The Boston band Silver Screams are, to my mind, an honorary harDCore band. Band member Sean Koepenick was in Sleeper Agent! with John Stabb after all, and the band's music offers up a nice mix of post-Revolution Summer-style punk that blends the emotion and energy of those early Dischord acts with a bit of East Coast attitude. The band is set to drop a new album, Defective Machines, next Friday and the release is full of the kind of furious riffs I'd be wise to highlight here in this brief review.
"Dead Air" kicks things off with a blast of raw energy that treads a line between hardcore punk and metal, while "Moscow" confirms the power of this Boston act. "Brownbagger" is pure adrenaline, while "Mean Something" is lean muscle, early Misfits mixed with a dose of Black Flag. Elsewhere, "Straightjacket" offers up early SST Records-style punk, while "Freak Show" very nearly sounds like a cut from a John Stabb-fronted project, if not a Government Issue side then maybe a Factory Incident number. And, in a way, that makes sense since it's a cover of an old punk standard by Boston band The Freeze, an act that probably played a stage or two with G.I. back in the day, one imagines. The version here is one of the highlights of this release from Silver Screams.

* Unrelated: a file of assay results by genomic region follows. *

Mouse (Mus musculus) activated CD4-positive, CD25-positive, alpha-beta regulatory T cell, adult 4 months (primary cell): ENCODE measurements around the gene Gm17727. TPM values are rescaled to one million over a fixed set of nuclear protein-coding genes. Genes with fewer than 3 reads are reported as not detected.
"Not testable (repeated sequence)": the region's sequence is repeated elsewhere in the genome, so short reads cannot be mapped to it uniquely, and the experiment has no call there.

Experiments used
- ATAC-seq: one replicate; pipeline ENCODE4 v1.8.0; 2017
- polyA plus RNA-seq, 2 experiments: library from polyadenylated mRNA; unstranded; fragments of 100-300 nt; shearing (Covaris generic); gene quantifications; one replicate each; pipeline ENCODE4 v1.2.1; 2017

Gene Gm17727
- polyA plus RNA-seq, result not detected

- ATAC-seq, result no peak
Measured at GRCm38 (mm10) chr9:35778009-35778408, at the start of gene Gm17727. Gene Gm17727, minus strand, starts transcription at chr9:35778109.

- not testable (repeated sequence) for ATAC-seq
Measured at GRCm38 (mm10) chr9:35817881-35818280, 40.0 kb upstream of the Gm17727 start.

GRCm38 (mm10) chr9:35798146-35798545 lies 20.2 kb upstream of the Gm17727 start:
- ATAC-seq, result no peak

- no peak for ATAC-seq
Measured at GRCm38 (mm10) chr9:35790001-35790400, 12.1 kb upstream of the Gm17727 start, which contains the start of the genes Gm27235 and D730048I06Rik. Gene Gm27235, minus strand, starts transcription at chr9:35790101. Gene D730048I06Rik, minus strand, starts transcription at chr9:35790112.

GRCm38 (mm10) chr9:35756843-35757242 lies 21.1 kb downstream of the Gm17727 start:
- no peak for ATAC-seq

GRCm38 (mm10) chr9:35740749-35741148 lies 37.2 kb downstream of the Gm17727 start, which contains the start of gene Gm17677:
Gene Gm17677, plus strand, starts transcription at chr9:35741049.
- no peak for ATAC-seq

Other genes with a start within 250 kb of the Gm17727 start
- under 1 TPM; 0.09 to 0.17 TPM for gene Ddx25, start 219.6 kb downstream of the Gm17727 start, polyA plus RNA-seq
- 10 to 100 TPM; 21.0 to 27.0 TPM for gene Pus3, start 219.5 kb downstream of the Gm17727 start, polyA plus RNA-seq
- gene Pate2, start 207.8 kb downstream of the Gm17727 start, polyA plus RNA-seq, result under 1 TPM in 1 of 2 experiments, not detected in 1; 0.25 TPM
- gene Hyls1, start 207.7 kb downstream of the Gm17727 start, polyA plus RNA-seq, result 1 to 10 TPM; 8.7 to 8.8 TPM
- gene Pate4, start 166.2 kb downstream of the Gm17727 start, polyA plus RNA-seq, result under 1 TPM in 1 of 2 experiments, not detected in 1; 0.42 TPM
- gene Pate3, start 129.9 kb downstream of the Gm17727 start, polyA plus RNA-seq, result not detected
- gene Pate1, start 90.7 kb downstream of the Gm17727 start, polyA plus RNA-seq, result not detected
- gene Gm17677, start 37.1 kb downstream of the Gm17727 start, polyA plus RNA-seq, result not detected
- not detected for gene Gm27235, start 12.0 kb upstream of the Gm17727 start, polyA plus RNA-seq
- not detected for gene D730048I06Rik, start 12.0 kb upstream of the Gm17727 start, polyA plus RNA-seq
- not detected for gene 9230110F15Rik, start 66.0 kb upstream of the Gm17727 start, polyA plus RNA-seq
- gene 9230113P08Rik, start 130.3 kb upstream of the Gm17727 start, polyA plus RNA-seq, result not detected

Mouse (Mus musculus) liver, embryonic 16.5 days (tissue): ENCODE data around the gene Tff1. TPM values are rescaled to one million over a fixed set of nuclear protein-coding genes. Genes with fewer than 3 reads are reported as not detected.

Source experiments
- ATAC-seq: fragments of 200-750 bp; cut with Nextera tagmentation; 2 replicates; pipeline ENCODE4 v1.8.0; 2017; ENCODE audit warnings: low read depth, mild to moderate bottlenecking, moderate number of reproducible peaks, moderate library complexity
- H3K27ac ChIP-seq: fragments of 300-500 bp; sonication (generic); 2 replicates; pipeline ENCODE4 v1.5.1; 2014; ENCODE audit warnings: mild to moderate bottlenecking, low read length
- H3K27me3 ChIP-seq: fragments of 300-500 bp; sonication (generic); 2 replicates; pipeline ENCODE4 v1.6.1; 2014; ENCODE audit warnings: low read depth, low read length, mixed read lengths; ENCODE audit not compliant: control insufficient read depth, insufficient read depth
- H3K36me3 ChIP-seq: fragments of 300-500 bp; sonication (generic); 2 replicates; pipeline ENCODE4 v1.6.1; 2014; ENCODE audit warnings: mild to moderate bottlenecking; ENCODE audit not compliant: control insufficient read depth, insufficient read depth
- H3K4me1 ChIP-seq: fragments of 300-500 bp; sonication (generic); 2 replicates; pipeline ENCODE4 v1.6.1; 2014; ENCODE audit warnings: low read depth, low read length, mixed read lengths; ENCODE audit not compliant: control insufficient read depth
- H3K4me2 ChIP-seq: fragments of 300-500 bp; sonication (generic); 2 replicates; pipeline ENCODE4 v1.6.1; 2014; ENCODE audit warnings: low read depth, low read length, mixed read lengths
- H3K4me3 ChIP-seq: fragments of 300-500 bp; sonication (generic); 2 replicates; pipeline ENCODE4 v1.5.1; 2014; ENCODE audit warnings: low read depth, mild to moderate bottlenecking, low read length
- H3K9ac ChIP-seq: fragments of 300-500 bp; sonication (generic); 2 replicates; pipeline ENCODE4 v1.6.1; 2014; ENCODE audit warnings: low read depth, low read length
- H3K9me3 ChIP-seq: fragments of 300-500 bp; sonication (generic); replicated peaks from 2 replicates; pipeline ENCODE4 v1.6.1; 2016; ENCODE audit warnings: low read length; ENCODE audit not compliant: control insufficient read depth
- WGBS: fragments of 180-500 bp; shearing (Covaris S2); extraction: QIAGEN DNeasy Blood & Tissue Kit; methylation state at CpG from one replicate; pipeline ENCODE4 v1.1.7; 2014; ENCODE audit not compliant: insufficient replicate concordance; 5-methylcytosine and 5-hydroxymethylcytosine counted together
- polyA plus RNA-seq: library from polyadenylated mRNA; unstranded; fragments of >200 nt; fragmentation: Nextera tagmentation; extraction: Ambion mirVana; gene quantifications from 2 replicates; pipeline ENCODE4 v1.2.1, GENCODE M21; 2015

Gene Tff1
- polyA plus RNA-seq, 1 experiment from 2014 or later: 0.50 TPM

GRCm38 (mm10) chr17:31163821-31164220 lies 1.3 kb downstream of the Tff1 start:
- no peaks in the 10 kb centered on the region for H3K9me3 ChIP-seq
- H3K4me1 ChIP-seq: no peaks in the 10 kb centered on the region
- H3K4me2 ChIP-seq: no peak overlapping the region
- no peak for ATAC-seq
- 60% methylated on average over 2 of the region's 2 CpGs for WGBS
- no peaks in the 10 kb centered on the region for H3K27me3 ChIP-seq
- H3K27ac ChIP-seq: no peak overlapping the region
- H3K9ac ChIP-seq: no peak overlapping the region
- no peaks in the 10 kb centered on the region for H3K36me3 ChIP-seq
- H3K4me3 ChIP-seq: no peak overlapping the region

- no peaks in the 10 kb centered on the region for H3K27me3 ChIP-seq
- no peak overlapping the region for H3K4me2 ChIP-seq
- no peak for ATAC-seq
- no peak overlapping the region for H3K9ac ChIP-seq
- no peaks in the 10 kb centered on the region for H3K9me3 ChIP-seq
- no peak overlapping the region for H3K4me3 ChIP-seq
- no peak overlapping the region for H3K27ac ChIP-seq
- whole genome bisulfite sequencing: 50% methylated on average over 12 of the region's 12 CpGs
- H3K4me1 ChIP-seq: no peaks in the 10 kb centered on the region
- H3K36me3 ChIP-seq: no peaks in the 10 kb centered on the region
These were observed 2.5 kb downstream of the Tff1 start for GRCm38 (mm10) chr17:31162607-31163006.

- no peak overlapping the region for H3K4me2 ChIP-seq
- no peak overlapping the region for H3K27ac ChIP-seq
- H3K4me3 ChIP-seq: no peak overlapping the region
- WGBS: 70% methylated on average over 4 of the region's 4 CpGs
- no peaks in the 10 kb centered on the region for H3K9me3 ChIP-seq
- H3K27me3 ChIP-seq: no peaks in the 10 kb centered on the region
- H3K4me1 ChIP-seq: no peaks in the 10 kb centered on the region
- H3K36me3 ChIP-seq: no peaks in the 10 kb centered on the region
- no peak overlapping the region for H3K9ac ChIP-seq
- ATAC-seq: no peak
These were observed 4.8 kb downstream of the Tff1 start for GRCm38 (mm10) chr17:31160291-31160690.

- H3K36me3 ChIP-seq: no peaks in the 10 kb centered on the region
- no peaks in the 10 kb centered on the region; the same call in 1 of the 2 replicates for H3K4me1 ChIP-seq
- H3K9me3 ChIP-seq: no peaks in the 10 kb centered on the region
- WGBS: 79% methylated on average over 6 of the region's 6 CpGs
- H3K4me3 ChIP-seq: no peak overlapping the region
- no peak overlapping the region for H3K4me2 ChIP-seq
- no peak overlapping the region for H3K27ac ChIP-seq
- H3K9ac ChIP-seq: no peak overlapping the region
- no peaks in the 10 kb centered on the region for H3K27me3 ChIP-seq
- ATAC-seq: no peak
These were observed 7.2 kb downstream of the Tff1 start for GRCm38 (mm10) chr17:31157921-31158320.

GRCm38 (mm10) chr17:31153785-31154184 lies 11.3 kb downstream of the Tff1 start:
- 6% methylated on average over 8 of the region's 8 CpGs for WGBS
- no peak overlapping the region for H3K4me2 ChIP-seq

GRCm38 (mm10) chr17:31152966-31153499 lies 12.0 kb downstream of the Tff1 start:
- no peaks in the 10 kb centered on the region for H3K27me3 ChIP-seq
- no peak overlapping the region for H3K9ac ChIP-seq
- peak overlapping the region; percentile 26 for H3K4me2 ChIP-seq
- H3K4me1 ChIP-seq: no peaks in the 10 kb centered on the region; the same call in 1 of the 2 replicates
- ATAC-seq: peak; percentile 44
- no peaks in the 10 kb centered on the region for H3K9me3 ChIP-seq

However, it is the covers on Defective Machines that really won this listener over. A brutally effective run at "Disorder" by Joy Division seems to get at the heart of the song more than most bands have when covering any Ian Curtis-penned number. If this band's run at this venerable Joy Division nugget is a pretty simple and pure modern distillation of the appeal of the musicianship of the song's composers, the Silver Screams version of "Crocodiles" by Echo and the Bunnymen is a riskier proposition, the band treading into the territory of material decidedly less direct and punk-y. That they succeed so well at making this oddity from the Liverpool legends thoroughly their own is pretty darn impressive.
Defective Machines by Silver Screams will be out on Friday. It is the sort of thing that will surely please fans of the perennially classic sort of hardcore punk found on this release.
[Photo: Keith Pierce]